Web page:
Another thing that might be useful: When I was in the service I worked for an officer who had transferred in from Germany. He had had a German cobbler double the thickness of the soles on his jump boots by adding a Vibra-type hiking boot sole and heel over the regular sole and heel. To do this he merely screwed them on with small brass screws; easy to re-sole, too! Jus' sayin', but what the hey! Glue and screw - can't be a bad combination.


    8 years ago on Introduction

    brilliant idea, have seen screw in cleats/spikes in fishing shop catalogues they do them to give grip to waders etc

    3 replies

    Reply 8 years ago on Introduction

    cake, could you supply me with the names of the fishing shops/catalogs so I can pursue the screw-in spikes, or the name of the manufacturer of the spikes? Thanks, awfully, the only screw-in metal golf spikes I found required a shoe that had the threaded sockets built into them, and I did not know that spikes were offered for fishing waders.
    Thanks, unclesam


    Reply 8 years ago on Introduction

    try they have "stillwater wader studding kit", it is british company but assume they will do international shipping TBH they just look like hex head self tapping screws so might be cheaper to buy box of them lol.
    there is another instructable that directs to a website that suggests using hex head screws too, hope this helps


    Reply 8 years ago on Introduction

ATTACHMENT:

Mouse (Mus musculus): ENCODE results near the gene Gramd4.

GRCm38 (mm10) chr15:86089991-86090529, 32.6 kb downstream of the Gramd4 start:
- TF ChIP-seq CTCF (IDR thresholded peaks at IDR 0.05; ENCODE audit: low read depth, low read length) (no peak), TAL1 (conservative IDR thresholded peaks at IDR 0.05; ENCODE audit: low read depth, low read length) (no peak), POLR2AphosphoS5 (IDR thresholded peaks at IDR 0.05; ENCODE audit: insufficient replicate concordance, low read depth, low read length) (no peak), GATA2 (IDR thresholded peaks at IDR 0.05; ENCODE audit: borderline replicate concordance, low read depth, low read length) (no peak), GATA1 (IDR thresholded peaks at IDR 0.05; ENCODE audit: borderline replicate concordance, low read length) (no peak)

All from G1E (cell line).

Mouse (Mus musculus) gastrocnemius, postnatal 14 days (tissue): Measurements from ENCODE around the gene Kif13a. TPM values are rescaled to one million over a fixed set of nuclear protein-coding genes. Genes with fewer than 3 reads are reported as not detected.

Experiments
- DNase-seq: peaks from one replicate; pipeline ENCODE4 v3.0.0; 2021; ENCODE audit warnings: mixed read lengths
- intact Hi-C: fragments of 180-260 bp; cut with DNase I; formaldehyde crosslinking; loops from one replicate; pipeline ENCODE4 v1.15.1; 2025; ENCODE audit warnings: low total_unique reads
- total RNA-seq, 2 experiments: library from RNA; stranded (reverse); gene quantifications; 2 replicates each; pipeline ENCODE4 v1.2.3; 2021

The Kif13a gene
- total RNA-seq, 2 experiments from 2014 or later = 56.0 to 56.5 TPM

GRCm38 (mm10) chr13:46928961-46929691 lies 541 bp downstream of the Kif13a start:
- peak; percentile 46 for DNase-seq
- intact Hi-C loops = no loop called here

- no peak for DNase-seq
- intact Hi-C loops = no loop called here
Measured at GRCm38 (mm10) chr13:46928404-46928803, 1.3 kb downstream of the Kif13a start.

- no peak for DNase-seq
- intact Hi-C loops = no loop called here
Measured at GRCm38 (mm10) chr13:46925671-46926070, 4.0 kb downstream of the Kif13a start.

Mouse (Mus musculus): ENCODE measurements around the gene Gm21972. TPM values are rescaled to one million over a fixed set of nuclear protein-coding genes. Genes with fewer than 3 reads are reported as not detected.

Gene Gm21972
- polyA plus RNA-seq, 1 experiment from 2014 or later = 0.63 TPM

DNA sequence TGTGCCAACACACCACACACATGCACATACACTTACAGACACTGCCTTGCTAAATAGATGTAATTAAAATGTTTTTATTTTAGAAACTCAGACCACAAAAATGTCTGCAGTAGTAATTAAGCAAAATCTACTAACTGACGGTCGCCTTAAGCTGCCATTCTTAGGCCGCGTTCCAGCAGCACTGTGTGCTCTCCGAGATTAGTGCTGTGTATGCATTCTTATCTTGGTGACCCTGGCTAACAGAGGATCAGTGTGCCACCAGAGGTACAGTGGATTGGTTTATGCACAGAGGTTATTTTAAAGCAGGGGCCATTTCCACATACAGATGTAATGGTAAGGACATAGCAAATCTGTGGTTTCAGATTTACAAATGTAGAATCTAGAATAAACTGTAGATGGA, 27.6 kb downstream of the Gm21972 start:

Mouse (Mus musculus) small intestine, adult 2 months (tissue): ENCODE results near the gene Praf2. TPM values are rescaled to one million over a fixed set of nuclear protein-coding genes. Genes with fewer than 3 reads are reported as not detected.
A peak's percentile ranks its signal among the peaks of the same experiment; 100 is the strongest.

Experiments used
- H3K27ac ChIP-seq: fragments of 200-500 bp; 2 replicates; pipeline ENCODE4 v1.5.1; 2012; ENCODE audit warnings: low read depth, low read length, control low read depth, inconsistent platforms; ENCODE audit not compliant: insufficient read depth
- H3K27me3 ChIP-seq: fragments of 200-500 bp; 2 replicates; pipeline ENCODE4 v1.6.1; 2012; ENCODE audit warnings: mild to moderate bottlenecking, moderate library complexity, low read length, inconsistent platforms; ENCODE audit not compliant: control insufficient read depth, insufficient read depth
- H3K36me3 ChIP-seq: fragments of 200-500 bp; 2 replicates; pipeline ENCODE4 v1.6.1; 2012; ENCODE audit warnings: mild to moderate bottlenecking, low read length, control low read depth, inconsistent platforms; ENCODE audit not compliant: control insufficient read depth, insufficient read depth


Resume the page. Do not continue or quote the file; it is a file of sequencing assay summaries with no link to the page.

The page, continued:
cake, thanks for the response. The commercially sold studs that look like self tapping screws are usually carbide or have carbide flakes on their heads for longer wear. For infrequent use, the hardware store screws would do just as good. I worried that their screw threads would be too long, go through into the inside of the shoe. I have since found a U.S. source for a screw-in carbide stud that has a much broader thread and does not intrude so far into the sole. It is intended for Corfam or other synthetic soles. I think they were originally designed for golf shoes, but they are no longer allowed on golf courses in U.S. except by the pros. They can be seen at, which includes a list of retailers. They offer two lengths of stud protrusion, but with the same shallow penetration of the sole. The price seems reasonable enough, and I will order some if the golf shoe soles eventually fall off my old work boots.


    Reply 9 years ago on Introduction

    Kickspike, awesome demonstration, kickspikes solve the problem I have of needing to change out of my spiked boots when I find myself on clear ground or getting in my car to drive. Kickspike seems to be originally aimed at golf, but I see tremendous potential for non-slip winter walking and working. So far I can find no where to buy boots or shoes that include the kickspike technology. The web page seems to be nothing more than a place to park the domain name, contains no useful information or links, no purchasing information.


    Reply 9 years ago on Introduction

    We are in the middle of liscence talks as we speak with 5 of the largest boot companies.  They are in R&D prototype process and will be out next winter!  Thank you for the possitive feedback!


    9 years ago on Introduction

    This is a good idea. I saw a documentary a long time ago with some American students in Africa. The desert wore the soles of their boots down so bad they glued new soles made from tires on the bottoms.